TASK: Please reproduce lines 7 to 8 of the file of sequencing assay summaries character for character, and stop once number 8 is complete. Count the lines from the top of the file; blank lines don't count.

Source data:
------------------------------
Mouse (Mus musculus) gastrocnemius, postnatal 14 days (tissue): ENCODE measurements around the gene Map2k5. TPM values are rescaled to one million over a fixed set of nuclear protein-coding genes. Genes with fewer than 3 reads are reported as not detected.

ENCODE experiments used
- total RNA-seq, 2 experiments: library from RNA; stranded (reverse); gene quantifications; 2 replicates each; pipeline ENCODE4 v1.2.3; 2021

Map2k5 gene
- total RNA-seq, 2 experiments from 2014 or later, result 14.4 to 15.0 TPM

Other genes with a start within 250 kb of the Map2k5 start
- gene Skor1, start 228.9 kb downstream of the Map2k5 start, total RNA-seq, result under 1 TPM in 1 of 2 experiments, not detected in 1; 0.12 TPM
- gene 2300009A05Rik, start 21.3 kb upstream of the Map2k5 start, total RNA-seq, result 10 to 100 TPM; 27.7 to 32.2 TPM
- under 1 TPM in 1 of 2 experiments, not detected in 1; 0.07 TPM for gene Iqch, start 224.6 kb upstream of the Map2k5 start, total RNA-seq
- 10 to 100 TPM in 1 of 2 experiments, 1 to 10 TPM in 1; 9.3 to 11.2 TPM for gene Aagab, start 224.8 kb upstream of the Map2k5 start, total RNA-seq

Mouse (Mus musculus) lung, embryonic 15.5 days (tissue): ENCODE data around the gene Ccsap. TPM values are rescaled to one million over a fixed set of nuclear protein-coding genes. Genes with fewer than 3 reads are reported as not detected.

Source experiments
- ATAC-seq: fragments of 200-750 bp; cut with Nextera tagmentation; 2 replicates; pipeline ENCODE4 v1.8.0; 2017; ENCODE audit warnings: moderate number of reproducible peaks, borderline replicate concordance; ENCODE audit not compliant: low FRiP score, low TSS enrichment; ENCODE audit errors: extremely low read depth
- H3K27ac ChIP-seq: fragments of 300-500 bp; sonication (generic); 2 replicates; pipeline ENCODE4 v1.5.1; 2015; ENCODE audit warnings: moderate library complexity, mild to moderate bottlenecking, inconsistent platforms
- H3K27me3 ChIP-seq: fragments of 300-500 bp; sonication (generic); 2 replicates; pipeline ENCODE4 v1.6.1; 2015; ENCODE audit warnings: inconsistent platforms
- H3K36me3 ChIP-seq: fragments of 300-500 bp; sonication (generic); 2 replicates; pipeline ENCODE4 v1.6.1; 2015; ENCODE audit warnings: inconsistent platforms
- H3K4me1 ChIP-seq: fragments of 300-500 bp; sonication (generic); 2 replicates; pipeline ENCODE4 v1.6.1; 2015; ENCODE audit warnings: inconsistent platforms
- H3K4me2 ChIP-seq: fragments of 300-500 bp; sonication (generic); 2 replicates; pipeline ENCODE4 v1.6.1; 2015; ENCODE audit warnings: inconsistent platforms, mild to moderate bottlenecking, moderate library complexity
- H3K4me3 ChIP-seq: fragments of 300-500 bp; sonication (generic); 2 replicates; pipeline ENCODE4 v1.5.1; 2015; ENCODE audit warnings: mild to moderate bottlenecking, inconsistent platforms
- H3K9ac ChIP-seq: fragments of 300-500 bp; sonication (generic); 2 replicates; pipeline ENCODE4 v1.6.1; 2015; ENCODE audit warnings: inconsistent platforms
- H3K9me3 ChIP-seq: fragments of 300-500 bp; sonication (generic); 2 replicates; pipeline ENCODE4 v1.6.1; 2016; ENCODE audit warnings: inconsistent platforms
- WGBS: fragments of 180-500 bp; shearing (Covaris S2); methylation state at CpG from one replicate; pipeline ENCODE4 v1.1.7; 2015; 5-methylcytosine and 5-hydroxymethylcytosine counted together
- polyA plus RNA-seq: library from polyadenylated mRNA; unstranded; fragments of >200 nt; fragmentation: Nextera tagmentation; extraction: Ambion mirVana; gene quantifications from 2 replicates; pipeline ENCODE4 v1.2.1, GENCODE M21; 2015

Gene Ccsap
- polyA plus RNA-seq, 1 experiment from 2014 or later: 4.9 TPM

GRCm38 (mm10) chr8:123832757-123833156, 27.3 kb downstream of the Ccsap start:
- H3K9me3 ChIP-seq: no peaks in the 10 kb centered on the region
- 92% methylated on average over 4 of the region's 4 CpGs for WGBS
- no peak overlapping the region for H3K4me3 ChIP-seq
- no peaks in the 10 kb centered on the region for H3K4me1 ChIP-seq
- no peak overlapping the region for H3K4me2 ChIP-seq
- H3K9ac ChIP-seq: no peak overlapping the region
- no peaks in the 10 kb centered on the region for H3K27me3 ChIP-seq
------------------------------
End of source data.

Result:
- gene Skor1, start 228.9 kb downstream of the Map2k5 start, total RNA-seq, result under 1 TPM in 1 of 2 experiments, not detected in 1; 0.12 TPM
- gene 2300009A05Rik, start 21.3 kb upstream of the Map2k5 start, total RNA-seq, result 10 to 100 TPM; 27.7 to 32.2 TPM